This otherworldly place is actually for real and it is right here on the big blue marble. It’s a place called Socotra Island and it is part of a 4-island chain off the coast of Africa that has been geographically isolated for the last 6 or 7 million years. Like the Galapagos Islands, this island is teeming with 700 extremely rare species of flora and fauna, a full 1/3 of which are endemic or as the layman would say, “found nowhere else on Earth.” The name Socotra is derived from a Sanscrit name, meaning “The Island of Bliss“.
Despite a climate that is unforgiving, hot and dry, the most incredible plant life thrives there. Situated in the Indian Ocean the wide sandy beaches rise to limestone plateaus full of caves (some 7 kilometers in length) and mountains up to 1525 meters high.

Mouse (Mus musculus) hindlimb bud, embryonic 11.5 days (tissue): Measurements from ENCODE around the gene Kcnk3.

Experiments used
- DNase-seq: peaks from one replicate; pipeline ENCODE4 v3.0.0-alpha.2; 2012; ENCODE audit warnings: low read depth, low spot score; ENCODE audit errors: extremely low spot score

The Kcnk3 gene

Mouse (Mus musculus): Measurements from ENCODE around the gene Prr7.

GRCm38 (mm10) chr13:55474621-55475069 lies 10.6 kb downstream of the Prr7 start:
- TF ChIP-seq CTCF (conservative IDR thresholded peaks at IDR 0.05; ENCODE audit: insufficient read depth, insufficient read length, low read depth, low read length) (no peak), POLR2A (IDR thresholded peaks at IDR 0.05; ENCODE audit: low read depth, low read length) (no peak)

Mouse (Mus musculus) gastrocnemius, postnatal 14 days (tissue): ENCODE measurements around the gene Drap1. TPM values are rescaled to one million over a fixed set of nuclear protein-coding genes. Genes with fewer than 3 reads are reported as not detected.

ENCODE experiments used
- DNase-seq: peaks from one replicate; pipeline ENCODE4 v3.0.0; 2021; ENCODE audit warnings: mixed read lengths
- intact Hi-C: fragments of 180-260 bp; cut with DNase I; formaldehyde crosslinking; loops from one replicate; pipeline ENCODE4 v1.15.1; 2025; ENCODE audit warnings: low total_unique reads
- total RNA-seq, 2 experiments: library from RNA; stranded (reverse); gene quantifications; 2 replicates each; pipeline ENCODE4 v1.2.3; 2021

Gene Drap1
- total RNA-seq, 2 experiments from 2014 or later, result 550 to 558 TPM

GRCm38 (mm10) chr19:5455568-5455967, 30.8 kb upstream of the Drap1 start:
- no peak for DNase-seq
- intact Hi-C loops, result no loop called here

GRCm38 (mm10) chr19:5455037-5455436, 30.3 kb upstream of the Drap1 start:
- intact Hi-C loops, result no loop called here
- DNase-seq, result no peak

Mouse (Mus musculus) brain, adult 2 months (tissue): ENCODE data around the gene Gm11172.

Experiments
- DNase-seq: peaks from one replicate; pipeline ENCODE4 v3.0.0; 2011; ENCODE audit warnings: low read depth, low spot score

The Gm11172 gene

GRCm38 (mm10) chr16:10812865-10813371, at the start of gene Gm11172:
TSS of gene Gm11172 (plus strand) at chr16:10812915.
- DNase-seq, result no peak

Getting around on Socotra Island is difficult at best since there are practically no roads to speak of. Despite the fact that this island has around 40,000 inhabitants, the Yemeni govenment put in the first roads just 2 years ago – after negotiations with UNESCO, which has declared this island a World Natural Heritage Site. If you decide to visit there, you can forget about beachfront hotels and restaurants; this island is geared towards eco-tourism and sustaining the local economy and way of life. (Does that mean no coffee ice cream? If so, I’m out!)